Can I Guarantee Myself a Shot at Being a Pilot?

Discussion in 'ROTC' started by FacFortiaEtPatere, Feb 14, 2016.

  1. FacFortiaEtPatere

    FacFortiaEtPatere Member

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    Greetings all,

    (This is my first thread, so forgive me if I diverge from any customs or courtesies unique to this forum.)

    I'm a junior in high school with strong aspirations to be a fighter pilot in the Air Force, and (hopefully) a NASA astronaut at some point down the road in my career.

    My question is: Which commissioning source (i.e. ROTC at an SMC, or USAFA) would give me a better chance at getting a UPT slot? Also, is there any way to guarantee a chance to be a pilot in my contract? I've had my heart set on being a pilot since I was very little; I'm very passionate about aviation and aeronautics, I couldn't imagine ever doing anything else.

    Forgive me if my question is invalid or if I'm not asking the right questions.

    If I haven't given enough information to receive an accurate answer, let me know.
     
  2. I-am-Will

    I-am-Will Member

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    Straight forward to answer your question without being too blunt, there are never no guarantees in life. As for which avenue would be the best way to go, it's all dependent on your style. For me, I'm a ROTC cadet going to a regular university. Life is completely different from ROTC life vs academy life. ROTC fits the type of lifestyle I have with all that I do.
     
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  3. Akrogan

    Akrogan Member

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    There is one way to guarantee an aviation contract, and that is the Marine Corps PLC program aviation option. It doesn't pay for school, but will give you a chance.

    As for being an astronaut, get an engineering, math, or physics degree with great grades, do super well at aviation training, then go to test pilot school, and then pursue being an astronaut. All much easier said than done, of course.

    I am an AFROTC cadet, but I just want to point you in a direction that may work. There have been tons of Marine Corps astronauts, btw
     
  4. MABlue

    MABlue Member

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    Although if you do end up doing USMC PLC a few years down the road, you would also have to go through an additional 6 months of ground training at The Basic School. The good thing is that it would give you a guaranteed flight slot, as mentioned above. You could also consider USNA(Marine or Navy commision) or NROTC as both of these paths can lead to flight slots. Since you're a junior, you have time to pursue all of the paths next year. Having more options never hurts.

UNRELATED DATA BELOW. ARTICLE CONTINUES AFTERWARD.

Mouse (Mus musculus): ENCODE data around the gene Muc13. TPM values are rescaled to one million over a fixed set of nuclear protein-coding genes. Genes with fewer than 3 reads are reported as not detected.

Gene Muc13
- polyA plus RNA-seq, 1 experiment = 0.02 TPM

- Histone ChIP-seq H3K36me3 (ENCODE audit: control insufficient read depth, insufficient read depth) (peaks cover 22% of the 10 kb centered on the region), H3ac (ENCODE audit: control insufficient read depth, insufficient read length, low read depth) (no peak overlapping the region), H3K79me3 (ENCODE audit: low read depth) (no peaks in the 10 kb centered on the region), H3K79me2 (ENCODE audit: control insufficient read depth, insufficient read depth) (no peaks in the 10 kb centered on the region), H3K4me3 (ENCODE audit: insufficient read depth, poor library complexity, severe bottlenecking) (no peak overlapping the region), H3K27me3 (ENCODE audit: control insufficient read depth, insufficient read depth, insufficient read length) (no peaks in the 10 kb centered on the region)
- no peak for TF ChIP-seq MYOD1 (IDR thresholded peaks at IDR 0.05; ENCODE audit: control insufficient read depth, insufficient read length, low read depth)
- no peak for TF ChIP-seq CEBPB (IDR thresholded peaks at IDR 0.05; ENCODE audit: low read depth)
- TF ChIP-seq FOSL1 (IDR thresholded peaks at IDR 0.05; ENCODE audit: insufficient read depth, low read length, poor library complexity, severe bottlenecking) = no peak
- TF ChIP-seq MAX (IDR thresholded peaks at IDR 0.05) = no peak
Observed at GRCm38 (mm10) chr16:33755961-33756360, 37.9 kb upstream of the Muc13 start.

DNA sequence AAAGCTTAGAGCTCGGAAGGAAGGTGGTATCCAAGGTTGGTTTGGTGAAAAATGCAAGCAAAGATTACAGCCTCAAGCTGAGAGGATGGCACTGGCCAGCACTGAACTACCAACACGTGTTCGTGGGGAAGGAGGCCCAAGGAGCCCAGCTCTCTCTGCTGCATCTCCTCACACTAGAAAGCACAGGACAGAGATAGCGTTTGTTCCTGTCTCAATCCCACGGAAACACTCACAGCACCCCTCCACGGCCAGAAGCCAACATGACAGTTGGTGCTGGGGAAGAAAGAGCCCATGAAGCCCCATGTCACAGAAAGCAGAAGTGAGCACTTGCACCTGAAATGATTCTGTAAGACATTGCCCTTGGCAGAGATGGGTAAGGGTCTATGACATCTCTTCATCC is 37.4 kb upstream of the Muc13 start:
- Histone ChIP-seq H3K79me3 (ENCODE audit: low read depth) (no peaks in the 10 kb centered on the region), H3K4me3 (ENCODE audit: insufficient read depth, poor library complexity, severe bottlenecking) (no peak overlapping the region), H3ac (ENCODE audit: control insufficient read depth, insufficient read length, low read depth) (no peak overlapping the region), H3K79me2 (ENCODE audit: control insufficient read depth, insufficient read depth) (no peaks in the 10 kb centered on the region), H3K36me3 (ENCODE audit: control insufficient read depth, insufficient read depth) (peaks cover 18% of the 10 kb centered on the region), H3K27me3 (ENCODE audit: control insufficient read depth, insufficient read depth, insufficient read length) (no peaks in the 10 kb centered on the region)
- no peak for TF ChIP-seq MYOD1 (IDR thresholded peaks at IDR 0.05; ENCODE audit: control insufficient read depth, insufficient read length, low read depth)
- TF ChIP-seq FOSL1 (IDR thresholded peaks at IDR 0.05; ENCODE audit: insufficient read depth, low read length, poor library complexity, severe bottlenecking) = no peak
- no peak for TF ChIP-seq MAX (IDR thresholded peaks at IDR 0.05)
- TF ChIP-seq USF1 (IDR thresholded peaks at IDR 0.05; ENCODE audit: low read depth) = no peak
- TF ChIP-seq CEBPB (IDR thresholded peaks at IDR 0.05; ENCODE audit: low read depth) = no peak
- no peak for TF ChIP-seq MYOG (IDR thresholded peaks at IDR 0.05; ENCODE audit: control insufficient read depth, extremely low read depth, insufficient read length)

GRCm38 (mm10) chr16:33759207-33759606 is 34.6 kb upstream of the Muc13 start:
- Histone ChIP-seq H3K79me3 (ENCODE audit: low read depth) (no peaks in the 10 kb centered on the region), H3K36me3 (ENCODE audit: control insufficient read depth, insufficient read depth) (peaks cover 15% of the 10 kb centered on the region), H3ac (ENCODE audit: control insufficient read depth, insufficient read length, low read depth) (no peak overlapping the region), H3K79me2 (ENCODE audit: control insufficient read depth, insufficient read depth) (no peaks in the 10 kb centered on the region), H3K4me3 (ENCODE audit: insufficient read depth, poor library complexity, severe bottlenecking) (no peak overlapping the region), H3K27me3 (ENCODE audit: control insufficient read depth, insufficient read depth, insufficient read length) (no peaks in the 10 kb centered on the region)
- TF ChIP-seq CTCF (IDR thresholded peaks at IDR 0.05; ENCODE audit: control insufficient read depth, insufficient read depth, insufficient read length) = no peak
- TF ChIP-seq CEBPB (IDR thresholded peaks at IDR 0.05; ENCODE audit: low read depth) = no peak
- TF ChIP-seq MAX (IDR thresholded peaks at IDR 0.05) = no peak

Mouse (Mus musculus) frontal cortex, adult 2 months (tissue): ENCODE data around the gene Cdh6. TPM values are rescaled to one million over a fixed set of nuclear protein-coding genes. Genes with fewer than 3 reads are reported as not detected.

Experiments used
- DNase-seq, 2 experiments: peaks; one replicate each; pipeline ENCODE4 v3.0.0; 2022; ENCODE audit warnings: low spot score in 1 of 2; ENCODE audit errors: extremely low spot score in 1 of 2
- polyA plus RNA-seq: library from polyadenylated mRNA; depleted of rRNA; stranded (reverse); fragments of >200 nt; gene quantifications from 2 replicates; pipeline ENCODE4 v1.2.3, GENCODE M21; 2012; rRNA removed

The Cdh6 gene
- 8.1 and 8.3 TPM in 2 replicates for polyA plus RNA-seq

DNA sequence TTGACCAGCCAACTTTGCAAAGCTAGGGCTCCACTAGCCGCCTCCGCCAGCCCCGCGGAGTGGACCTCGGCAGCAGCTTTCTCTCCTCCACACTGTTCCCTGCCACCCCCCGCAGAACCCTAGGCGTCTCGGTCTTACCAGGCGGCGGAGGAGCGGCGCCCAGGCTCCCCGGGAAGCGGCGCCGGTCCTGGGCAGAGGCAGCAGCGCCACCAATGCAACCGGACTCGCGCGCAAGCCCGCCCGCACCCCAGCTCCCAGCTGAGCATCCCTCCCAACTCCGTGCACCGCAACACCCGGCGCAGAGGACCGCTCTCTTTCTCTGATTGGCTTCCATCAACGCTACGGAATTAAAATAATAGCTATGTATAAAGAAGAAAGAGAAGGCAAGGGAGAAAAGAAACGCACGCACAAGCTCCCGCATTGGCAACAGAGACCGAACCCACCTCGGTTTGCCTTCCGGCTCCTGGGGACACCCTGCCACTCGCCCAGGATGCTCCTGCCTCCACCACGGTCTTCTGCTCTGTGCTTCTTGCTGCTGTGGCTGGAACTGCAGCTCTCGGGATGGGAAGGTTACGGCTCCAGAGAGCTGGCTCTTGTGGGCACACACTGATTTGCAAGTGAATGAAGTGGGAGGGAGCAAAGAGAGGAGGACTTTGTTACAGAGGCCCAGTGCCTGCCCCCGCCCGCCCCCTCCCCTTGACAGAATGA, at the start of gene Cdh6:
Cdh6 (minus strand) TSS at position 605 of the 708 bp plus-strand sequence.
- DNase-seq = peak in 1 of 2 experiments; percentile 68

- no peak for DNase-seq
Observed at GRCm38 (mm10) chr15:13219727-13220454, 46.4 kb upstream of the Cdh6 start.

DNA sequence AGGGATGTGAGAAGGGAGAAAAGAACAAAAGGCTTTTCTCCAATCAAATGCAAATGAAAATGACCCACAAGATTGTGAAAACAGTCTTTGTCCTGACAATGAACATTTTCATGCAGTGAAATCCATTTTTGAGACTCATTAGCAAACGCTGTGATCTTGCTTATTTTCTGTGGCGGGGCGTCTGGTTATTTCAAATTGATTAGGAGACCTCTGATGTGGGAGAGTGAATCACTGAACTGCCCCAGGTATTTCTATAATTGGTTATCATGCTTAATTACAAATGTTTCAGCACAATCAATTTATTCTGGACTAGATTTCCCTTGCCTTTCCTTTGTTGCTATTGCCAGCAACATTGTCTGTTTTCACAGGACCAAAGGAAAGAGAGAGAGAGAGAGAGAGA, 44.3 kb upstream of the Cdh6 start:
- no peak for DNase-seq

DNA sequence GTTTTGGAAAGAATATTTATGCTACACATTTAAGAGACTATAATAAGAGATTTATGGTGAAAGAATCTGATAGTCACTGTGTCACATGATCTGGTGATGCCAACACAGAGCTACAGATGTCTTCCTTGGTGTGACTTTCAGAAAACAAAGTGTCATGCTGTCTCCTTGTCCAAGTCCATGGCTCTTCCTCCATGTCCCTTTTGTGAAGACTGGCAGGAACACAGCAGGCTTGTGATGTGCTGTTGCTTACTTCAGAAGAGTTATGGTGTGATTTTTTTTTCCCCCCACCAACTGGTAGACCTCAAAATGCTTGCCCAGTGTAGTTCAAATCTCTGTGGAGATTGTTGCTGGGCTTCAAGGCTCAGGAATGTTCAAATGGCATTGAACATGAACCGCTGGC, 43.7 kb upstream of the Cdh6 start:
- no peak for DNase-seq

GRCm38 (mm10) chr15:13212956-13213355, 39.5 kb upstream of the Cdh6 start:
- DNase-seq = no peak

5. Pima

    Pima Parent

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    Like I-am-Will stated there is no guarantee at all. USAFA will not guarantee it, nor will ROTC. You have to fight for it from the minute you step on foot on campus (be it C Springs as a USAFA cadet or ZYX college as a contracted or non contracted cadet)

    Akrogan, although they may have that option with the Marines, the OP needs to understand Marine and AF life is totally different. There is no guarantee that even if you go to UPT you will wing, let alone go fighters. You have to want to be in that branch.
    ~ Wash out of UPT and they can say you still owe X years because of your SA or ROTC commission, and this is what your career field will be now. Nobody should fool themselves, UPT in any branch as far as I know has had 100% wing. AF is more like 50-60% on a good day, and out of that it is 10% that get fighters. Nobody walks in and says I will wash out, but a lot do.
    ~~ Just saying for the OP, even they guarantee UPT from the Marines there is no guarantee they will wing, and now they will spend 3 yrs flying a desk before they can bolt. You better want to pay that price for any branch you commit to for commissioning.

    I would also say that when it comes to Test Pilot School (TPS) they want you to have an engineering degree.

    The AF has the most airframes, they are buying @ 3 x more F35s than the Navy and Marines, however, the OP needs to look deeper. What is the % of UPT students that wing? What is the % that get fighters out of the % that wing?

    As an AF retired F15E WSO O5 wife (now at the Pentagon working regarding AF fighters) and an AF Mom of a C130 Pilot, I want to say that you and 90% of 16/17/18 yo say the exact same thing...I have wanted to be a fighter pilot since I can't remember, but the reality is it is great to have those dreams, but in the end, your true happiness also depends on wanting to serve as an Officer in that branch. Nobody will call you Pilot FacFortia, but they will call you Lt/Ensign FacFortia.

    OBTW, FacFortia, I get the NASA dream, but that is an insanely long haul. Look up Col. Mike Good. Mike flew with Bullet in the 111s. He went up 25 years after commissioning into the AF, and 9 years after being selected for NASA, he had 16 years in when selected.

    Keep the dreams, but be honest with yourself, nobody can say what the rated world will look like come 2023 when you wing, nor 2032 when you have the 1st option to leave the AF rated world due to commitments, and if you are like Col. Good, nobody can say what it will like in 2037, let alone the years it takes to go up, which could mean on a good day 2046...30 years from now.